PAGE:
News related to Science, Technology, Environment, Agriculture and Medicine in India

Bacteria to produce vanillin?

vanilla_6beans.jpg

Vanilla beans, image: B.navez via Wikimedia Commons

Vanillin is a flavoring agent used in food, confection, beverages and pharmaceuticals. Though originally extracted from the vanilla bean, it can be chemically synthesised. However, this results in the formation of byproducts that are environmental pollutants. 

This problem can be reduced by using bacteria to transform natural precursors into vanillin. So a team of researchers lead by Shashwati Ghosh Sachan from the Birla Institute of Technology, Ranchi started hunting for bacteria that can transform eugenol into vanillin. Eugenol is a low-cost vanillin precursor found in cloves, nutmeg, cinnamon, basil and bay leaf. 

The team isolated sixteen different bacterial colonies from soil samples collected from near the roots of two medicinal plants: Ocimum and Petunia species. Both plants contain eugenol. Near such plants there is a high possibility of finding soil bacteria that can use eugenol.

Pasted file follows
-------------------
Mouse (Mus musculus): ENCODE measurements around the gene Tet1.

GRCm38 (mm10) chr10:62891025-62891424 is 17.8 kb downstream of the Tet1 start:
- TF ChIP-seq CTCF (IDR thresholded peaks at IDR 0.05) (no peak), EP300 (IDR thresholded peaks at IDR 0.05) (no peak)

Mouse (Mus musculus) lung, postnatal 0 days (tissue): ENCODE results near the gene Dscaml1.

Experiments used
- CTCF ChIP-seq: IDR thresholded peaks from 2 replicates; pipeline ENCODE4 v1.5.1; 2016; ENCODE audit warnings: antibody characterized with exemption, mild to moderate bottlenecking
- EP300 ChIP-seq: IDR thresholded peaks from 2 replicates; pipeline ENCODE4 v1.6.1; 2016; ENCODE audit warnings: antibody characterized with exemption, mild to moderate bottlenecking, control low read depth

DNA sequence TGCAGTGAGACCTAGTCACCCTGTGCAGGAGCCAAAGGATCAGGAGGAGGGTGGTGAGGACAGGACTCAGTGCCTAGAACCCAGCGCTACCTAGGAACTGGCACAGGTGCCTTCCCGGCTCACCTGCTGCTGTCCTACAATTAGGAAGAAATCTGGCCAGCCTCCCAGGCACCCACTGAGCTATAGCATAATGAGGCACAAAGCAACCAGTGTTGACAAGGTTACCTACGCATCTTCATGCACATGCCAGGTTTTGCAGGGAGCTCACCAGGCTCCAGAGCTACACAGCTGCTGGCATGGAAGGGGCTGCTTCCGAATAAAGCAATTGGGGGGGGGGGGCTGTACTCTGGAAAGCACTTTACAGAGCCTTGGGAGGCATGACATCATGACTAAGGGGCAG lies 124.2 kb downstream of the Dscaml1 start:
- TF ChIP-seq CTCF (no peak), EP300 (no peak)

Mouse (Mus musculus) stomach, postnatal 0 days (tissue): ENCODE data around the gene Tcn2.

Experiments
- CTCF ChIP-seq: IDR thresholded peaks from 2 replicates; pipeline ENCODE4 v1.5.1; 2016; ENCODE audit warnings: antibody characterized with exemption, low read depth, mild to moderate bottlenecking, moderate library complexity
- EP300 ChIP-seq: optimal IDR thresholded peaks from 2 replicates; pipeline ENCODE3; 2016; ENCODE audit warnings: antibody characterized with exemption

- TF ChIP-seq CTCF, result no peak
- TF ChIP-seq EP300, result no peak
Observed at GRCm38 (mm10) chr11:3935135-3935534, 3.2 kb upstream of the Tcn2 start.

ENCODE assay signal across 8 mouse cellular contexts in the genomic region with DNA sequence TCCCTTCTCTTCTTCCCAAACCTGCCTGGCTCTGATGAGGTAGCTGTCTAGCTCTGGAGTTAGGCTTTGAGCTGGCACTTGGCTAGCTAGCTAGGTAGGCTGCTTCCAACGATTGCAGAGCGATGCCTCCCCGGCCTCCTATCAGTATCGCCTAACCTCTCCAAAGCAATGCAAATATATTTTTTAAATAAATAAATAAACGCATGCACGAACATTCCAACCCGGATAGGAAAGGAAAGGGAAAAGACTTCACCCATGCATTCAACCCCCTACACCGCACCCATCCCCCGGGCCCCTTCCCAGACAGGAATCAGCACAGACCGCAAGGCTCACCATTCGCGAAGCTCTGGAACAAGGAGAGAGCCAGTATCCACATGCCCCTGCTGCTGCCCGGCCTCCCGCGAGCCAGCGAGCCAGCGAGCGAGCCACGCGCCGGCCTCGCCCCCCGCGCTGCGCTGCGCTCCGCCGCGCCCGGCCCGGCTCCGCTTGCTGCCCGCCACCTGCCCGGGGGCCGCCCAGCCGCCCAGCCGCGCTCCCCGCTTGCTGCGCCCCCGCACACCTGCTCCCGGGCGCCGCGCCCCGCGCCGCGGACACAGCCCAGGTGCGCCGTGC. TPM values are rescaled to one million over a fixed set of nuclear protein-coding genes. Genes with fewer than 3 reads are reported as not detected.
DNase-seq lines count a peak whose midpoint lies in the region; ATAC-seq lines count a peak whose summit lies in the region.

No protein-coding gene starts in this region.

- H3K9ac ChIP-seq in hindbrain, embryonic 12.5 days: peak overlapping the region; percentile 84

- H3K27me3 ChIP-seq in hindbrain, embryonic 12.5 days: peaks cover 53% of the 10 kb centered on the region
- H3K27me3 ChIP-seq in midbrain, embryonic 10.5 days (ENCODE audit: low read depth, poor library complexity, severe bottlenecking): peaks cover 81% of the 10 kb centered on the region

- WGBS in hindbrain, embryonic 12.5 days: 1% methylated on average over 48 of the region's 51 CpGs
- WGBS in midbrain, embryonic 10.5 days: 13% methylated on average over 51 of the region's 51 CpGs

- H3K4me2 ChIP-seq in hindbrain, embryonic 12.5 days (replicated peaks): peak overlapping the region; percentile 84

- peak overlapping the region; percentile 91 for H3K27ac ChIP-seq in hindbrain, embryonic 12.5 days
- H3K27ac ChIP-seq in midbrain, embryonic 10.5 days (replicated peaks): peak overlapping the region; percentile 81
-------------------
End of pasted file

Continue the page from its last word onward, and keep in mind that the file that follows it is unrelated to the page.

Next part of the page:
The researchers screened all the bacterial isolates for strains that could best transform eugenol into vanillin. They used high performance liquid chromatography to assess vanillin production by the strains and selected the strain that showed significant vanillin yield. 

Then they characterised the strain at the morphological, biochemical and molecular levels and identified the species as Bacillus safensis

The team optimised culture conditions for the Bacillus safensis strain. It grew best at 370 degrees centigrade, pH 7, 10% media and agitation at 180 revolutions per minute.

They found that resting cells of the B. safensis strain convert eugenol into vanillin as exclusive metabolite. Using resting cells, they got a stable and efficient vanillin concentration of 120 milligrammes per litre as a single metabolite after 96 hours under optimised conditions.

The strain shows promise for the large scale production of vanillin. Industries using high volumes of vanillin can now protect themselves from the vagaries of the vanillin market.  

Biocatal. Biotransformation, 37 (4): 291-303 (2019):
DOI: 10.1080/10242422.2018.1544245

Jasmin Habeeb
Central University of Kerala

STEAMindiaReports - providing energy for the engine of Indian economy

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Categorised in: Food, Jharkhand, Science

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